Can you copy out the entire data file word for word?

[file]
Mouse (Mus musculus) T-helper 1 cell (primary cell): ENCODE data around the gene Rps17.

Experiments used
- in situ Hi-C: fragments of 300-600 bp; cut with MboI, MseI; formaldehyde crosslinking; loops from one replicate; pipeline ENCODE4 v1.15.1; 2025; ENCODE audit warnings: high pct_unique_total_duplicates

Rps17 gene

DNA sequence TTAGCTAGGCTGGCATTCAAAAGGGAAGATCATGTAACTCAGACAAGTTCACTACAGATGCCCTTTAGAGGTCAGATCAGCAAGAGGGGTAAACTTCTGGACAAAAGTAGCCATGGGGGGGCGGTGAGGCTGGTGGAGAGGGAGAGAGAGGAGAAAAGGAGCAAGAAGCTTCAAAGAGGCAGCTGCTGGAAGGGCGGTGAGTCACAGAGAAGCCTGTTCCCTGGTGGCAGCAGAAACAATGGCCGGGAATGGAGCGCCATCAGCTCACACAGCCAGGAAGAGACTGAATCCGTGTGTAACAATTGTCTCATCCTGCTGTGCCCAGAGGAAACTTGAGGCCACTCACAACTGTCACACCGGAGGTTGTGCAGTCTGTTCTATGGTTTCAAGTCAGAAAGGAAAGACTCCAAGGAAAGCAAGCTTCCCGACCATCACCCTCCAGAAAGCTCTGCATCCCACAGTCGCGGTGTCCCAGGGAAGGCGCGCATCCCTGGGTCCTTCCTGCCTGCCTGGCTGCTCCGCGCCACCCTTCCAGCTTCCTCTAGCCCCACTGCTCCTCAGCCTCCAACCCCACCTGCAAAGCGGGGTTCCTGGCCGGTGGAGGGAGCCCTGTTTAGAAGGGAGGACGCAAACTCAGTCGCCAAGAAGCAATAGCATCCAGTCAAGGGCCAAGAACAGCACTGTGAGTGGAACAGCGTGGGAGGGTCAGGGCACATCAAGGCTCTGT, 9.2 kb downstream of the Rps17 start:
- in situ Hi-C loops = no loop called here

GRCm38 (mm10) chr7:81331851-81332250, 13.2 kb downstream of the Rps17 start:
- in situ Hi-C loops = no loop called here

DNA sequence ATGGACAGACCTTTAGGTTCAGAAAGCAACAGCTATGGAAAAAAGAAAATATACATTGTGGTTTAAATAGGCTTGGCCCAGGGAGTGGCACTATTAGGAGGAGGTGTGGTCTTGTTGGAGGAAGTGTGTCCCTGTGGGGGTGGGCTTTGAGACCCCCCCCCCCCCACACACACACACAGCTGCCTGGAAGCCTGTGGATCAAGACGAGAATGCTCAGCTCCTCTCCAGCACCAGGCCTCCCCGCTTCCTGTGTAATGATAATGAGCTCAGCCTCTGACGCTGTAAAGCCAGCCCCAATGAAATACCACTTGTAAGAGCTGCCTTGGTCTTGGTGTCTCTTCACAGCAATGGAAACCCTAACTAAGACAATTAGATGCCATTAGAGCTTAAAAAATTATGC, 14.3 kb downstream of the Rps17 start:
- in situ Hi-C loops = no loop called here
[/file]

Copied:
Mouse (Mus musculus) T-helper 1 cell (primary cell): ENCODE data around the gene Rps17.

Experiments used
- in situ Hi-C: fragments of 300-600 bp; cut with MboI, MseI; formaldehyde crosslinking; loops from one replicate; pipeline ENCODE4 v1.15.1; 2025; ENCODE audit warnings: high pct_unique_total_duplicates

Rps17 gene

DNA sequence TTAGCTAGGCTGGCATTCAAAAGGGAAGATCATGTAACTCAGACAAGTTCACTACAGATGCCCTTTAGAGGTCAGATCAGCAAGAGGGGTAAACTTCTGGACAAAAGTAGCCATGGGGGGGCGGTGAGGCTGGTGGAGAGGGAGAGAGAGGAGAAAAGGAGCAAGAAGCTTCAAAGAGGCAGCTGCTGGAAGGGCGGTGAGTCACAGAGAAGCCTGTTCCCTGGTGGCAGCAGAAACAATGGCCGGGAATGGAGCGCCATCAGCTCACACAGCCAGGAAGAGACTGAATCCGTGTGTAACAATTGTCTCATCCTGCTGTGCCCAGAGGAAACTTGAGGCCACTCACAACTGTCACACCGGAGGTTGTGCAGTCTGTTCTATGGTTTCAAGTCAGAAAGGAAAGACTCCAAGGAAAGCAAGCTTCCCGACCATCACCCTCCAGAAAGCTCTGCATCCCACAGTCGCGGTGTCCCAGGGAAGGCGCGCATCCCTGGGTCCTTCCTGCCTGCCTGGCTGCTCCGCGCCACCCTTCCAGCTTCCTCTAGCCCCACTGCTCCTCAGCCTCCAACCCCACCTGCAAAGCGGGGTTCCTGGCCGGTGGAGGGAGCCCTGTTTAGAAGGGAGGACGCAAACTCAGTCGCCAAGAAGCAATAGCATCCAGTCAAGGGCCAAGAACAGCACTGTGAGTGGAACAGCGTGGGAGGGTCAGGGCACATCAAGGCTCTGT, 9.2 kb downstream of the Rps17 start:
- in situ Hi-C loops = no loop called here

GRCm38 (mm10) chr7:81331851-81332250, 13.2 kb downstream of the Rps17 start:
- in situ Hi-C loops = no loop called here

DNA sequence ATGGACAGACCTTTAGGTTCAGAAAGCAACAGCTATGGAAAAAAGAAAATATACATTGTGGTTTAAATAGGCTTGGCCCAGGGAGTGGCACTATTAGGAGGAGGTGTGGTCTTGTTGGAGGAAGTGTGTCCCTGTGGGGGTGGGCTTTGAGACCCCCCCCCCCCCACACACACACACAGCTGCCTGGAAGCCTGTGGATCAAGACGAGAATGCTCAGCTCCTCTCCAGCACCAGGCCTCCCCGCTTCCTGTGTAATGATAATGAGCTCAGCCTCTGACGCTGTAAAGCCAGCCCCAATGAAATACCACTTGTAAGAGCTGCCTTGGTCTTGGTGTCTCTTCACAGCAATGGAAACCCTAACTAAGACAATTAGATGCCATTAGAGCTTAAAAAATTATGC, 14.3 kb downstream of the Rps17 start:
- in situ Hi-C loops = no loop called here